Editor's Letter

To Those Willing to Destroy Your Own Artwork - Clap for All Survivors!

Amy Gahyun Lee | December 31, 2018

Banksy, Love Is in the Bin which was once Girl with Balloons before 2018. Courtesy of Sotheby’s.

Claude Monet destroyed some of his canvases of water lilies with a knife and a paintbrush in 1908, just before an exhibition at Galerie Durand-Ruel in Paris, due to his dissatisfaction with the paintings. During his stay in Europe, Robert Rauschenberg threw his collages made out of Moroccan trash into the river Arno in Florence in 1953, which failed to sell during his exhibitions in Italy. Gerhard Richter and Francis Bacon also have a history of damaging their works. Richter usually burned down or ruined his paintings if the paintings did not fully meet his vision, and Bacon destroyed most of his early surrealist works because they failed to deliver his aesthetics.

Why do you think these artists destroyed their works? Because the discarded work did not fully meet their standards in quality? Perhaps, but there may be a plethora of other reasons, such as in the case of Gerhard Richter, who once confessed in an interview with Der Spiegel, that he felt a sense of liberation when he ruined his works. For the art industry, it is unfortunate that there were artworks that were never publicly introduced (except Rauschenberg’s which were buried at the river Arno) and just discarded in the studios of artists after the birth of the piece, or even more cruelly, during the birth of the artwork itself. However, no matter what the reason may have been, one thing we are certain of is that all of the paintings we are fortunate enough to see and appreciate now are survivors. God bless them!

There are other types of survivors that have gained a second chance at life. After Édouard Manet’s death, the artist Edgar Degas (an old friend of Manet’s) collected some of the remnants of Manet’s The Execution of Maximilian depicting the firing squad of Emperor Maximilian I of the Second Mexican Empire, cut into several pieces by his family and sold separately. With the exception of the left-hand section (likely cut off by Manet himself) and the pieces that could not be traced, Degas found and glued the four remaining pieces together on a large canvas. (The cut off section could perhaps have been a representation of Manet not wanting to have General Mejía next to Maximilian I by portraying Maximilian, abandoned and betrayed by Napoleon’s French emperor, to stand alone and isolated.)The artwork has been on display at the National Gallery in London since 1918, and still delivers to us to this day the piece’s history of destruction and humiliation.

Édouard Manet, The Execution of Maximilian, circa 1867-8, Oil on canvas, 193 x 284 cm (displayed in room 41 of National Gallery, London). Courtesy of the National Gallery Photographic Department, London.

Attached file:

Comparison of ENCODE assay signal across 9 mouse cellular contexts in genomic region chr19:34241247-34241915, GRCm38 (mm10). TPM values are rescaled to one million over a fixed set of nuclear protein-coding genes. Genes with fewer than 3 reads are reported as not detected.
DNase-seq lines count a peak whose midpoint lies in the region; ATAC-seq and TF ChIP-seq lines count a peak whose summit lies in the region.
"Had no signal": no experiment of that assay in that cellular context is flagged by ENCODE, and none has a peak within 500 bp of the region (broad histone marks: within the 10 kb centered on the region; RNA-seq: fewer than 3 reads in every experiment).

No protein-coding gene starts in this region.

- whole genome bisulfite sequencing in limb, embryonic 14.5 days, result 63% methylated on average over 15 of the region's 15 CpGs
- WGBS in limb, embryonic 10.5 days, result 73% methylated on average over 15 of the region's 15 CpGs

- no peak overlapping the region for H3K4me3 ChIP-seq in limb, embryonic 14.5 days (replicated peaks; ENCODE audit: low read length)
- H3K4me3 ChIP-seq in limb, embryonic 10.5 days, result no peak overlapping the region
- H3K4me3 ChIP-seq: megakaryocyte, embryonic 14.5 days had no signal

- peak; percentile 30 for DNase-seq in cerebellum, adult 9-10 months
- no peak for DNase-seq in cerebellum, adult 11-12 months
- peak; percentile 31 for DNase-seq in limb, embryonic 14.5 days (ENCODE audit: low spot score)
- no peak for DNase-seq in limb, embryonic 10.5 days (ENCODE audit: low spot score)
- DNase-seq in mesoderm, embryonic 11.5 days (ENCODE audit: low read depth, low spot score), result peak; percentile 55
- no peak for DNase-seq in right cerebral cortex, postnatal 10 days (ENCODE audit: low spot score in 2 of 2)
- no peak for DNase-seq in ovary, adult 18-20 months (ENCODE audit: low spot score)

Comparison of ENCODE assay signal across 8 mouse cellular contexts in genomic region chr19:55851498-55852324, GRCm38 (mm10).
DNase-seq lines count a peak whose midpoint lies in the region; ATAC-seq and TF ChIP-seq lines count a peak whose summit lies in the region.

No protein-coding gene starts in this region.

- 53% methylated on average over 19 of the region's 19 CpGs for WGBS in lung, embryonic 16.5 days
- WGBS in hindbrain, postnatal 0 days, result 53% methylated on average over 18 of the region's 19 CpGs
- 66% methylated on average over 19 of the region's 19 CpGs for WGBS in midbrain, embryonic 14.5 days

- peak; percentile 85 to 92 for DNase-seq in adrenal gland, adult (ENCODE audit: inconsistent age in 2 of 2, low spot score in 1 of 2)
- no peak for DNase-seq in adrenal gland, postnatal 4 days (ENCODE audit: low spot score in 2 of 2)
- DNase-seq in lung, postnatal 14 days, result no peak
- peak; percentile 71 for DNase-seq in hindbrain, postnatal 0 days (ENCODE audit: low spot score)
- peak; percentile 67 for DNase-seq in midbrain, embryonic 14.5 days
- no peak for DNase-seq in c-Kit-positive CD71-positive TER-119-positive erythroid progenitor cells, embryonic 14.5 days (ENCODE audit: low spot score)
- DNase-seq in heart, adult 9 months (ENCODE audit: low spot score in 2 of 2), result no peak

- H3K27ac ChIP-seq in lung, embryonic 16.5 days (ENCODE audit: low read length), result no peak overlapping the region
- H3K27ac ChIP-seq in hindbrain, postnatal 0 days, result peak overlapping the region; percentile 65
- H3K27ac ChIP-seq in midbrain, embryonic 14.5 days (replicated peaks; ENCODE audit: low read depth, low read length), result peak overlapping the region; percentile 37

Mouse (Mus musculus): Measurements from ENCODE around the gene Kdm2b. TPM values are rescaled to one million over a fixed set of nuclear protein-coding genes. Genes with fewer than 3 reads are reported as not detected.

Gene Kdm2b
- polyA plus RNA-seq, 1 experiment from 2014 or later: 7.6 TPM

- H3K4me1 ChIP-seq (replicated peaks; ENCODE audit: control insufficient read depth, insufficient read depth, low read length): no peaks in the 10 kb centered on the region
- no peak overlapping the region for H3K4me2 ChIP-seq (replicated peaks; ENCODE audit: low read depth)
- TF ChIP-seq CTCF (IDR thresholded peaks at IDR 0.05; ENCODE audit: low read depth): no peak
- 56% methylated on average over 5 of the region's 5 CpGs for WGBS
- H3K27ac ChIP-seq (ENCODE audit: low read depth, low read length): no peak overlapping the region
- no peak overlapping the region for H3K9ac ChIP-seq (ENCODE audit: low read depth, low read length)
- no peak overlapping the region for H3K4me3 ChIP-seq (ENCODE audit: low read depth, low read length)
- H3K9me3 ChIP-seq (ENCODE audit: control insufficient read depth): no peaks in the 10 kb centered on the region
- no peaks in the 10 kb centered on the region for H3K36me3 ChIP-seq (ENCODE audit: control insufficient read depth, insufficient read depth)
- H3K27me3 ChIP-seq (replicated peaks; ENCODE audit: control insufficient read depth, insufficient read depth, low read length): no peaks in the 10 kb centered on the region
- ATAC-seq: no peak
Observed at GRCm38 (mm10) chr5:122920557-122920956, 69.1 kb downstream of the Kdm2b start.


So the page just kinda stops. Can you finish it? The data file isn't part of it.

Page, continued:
Last October in London, British artist Banksy partly shredded his work, Girl with Balloons, during a Sotheby’s contemporary art evening auction, rebirthing the piece to become Love is in the Bin. Simultaneously, after the hammer came down on a winning bid of £1.04m ($1.4m), the frame (with a hidden built-in shredder installed by the artist a few years ago to shred the artwork in case it was ever put up for auction) started to shred and destroyed two-thirds of the painting before it came to a halt. Thanks to this unexpected malfunction, the upper part of Girl with Balloons has luckily survived and the piece has now become a part of Love is in the Bin, the very first live performance art work created during the auction. Maybe it should not have survived as it obviously failed to meet the artist’s original intention, but it is very alive now and has ironically become the artwork of the year, representing Banksy’s perception of the world.

What does it mean for the artist to destroy the artwork that he or she has created with so much heart? If an artist truly believes that the piece should be destroyed, even if the destruction means giving up all of the devotion and time spent on the work, there must be a valid reason between the artist and the work that should not be meddle with by others. Banksy quoted Picasso on his Instagram, uploading a video announcing the birth of Love is in the Bin by stating, “The urge to destroy is also a creative urge.” The artwork that the artists destroyed as failures have led to the magnificent birth of remarkable pieces that do survive, of which we encounter in museums today. Destruction can inspire artists and can be the driving force that leads to the creation of another new, brilliant work of art.

The time has now come to bring the year of 2018 to a close. Do you have anything, or any memories that you wish to shred? Surely not every moment in the year may have been a brilliant work of art. There may be those that wish to press reset on the year and restart. Though we may symbolically shred all of the unpleasant memories, the shredded fragments have not fully gone, and they will revive to come greet us again someday as they are already a part of us. It may take time, but we will learn from this year’s silliness, and perhaps this can serve to be a platform for us to create an enhanced and more brilliant version of ourselves, just as that of the surviving works of art.

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